Registrado: 04 Dic 2017
|Publicado: Vie Abr 20, 2018 5:46 am Asunto: The provincial government
|A hairdresser accidentally hurts Xiaoya when putting on earrings. [PhotoIC] Makeup and contact lenses are a must for Xiaoya as a model but also hurt her eyes. [PhotoIC] Photographers help the model change outfits. [PhotoIC] Bruises appear on Xiaoya’s foot after she changed too many high heels during long photo sessions. [PhotoIC] A photographer captures a different angle of Xiaoya in the studio. [PhotoIC] Models go outdoors for different background shots. [PhotoIC] A model adjusts her pose during a photo shoot. [PhotoIC] Xiaoya poses in a studio in Chengdu last month. [PhotoIC] The shooting crew has a break. [PhotoIC] Sample shoes are ready for models to try on. [PhotoIC] A customer browses the shopping website where Xiaoya models a coat. [PhotoIC]
The term "Taobao girl" has become popular with China’s Internet shoppers Nike Air Presto Premium , referring to young women who moonlight as models for online shops that want to display their products.
With Taobao Nike Air Presto Mens , the biggest e-commerce company in China Nike Air Presto Womens , advertising Nov 11 as a huge shopping festival Nike Air Presto , the amateur models are getting busy.
Xiaoya(alias) Cheap Air Presto , a 21-year-old college student Air Presto Sale , gets up at 6 am and doesn’t stop modeling until 11 pm. On the busiest days she only has time for one meal. "I need to change 150 outfits each day for modeling Air Presto Shoes ," said Xiaoya Air Presto Extreme , who asked that her real name be withheld.
BEIJING， June 2 (Xinhua) -- When Chen first saw the well-appointed building at a remote scenic area in southwest China， he mistook it for a coffee house.
"It looked quite urban and had a lot of modern amenities inside，" said Chen， a tourist from Shanghai who preferred to be identified only by his family name.
Thanks to government efforts to build or upgrade toilets over the past year， clean and modern toilets are now a common sight at Foguangyan Scenic Area in Guizhou Province， where public toilets were once smelly and filled with untreated waste and toilet paper.
"It was a nightmare to go to public toilets in the past，" Chen said， "but now things are changing."
China has made significant progress in cleaning up its toilets， according to a seminar held last week by the China National Tourism Administration (NTA) and the Bill & Melinda Gates Foundation.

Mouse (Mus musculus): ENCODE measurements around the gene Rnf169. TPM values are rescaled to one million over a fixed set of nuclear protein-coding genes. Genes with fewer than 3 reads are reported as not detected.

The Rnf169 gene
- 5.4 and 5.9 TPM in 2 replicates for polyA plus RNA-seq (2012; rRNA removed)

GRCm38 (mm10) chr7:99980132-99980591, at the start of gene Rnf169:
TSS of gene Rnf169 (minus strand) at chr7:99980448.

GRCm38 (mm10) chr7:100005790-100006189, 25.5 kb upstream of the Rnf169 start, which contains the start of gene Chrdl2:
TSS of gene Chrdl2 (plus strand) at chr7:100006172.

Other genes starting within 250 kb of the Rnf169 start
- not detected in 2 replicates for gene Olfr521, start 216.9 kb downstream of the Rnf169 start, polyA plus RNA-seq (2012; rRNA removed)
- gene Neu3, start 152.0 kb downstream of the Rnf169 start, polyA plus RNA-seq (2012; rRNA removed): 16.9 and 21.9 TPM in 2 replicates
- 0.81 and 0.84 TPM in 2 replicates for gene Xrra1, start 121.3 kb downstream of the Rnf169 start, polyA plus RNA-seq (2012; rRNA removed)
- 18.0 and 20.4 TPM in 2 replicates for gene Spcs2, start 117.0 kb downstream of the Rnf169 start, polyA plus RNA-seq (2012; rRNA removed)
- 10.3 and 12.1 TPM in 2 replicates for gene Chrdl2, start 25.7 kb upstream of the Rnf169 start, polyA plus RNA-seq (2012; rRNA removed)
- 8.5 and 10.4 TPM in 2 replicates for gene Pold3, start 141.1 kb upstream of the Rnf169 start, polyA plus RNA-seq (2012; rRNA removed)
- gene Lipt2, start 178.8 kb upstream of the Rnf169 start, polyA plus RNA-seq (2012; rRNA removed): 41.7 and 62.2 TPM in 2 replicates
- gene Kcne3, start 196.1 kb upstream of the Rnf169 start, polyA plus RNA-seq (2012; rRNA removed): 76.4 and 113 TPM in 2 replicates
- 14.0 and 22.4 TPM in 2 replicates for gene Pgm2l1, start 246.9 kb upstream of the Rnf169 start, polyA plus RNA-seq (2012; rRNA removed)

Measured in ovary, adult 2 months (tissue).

China is in the midst of a three-year "toilet revolution，" which aims to build 33，000 restrooms and renovate 24，000 by 2017， according to the NTA.
By the end of last year， a total of 22，009 toilets had been built or upgraded， exceeding the year's official target by 4.67 percent.
According to the NTA， China will build or renovate 25，000 toilet facilities this year， with more than 12.5 billion yuan (1.9 billion U.S. dollars) in investment. The administration will also work to improve toilets in rural areas.
A FAREWELL TO FILTH
Toilets in the Chinese countryside have earned a nasty reputation， with some little more than ramshackle shelters surrounded by cornstalks and others just open pits next to pigsties. The ongoing "toilet revolution" is set to change all that.
China's national standard requires "sanitary" toilets in rural homes to have walls， roofs， doors and windows and to be at least two square meters in size. They may be flush toilets or dry toilets with underground storage tanks.
Provincial officials around the country said they have been urged to renovate sub-standard toilets and build new ones for farmers.
In the eastern province of Shandong， toilets in rural areas were often just roofless structures made of mud or rock.
"When children from the cities come to our village， they would rather hold it the whole time than use the pits，" said Feng Jinghua， Communist Party chief of Zhouzhuang Village， Qufu City.
According to the Chinese Center for Disease Control and Prevention， 80 percent of infectious diseases in rural China are caused by fecal contamination and unsafe drinking water. More than 30 types of infectious diseases， including diarrhea and cholera， are linked to pollution from human waste， according to the center.
In recent years， local governments have started to help farmers upgrade their toilets， which cost about 16，000 yuan each， with the government undertaking most of the burden.
So far， more than 8 million of Shandong's 15 million rural families have flush or dry toilets. The provincial government plans to earmark more than 10 billion yuan to help upgrade the toilets of about 6.5 million rural families by the end of 2018.
A similar situation can be found in the central province of Henan.
"In the past， when we went to fairs in the nearby town， we did not even know how to use the flush toilets there，" said Zhang Ruiyi， a farmer in Wuliqiao Village， Jiyuan City.
In Zhang's village， all 112 families now have flush toilets， while in Jiyuan City， about 90 percent of rural areas have flush toilets， according to official statistics.
In the eastern province of Jiangsu， 94 percent of rural homes have sanitary toilets， the highest rate in the country， according to Chen Xiaojin， deputy chief of the provincial health department.
According to official figures， 75 percent of rural homes in China had flush toilets or dry toilets by the end of 2015.
The "toilet revolution" has also prompted city authorities to improve toilets in urban areas， where muddy floors， dirty squat toilets and waste paper are common.
Beijing had gone through four "toilet revolutions" in 1965， 1989， 1994 and 2002 to eliminate pit toilets and fees for toilet use as well as renovate public toilets in alleyways. As of 2015， there were 5.77 public toilets per 10，000 people in the city， higher than the national standard of four.
Another "toilet revolution" i.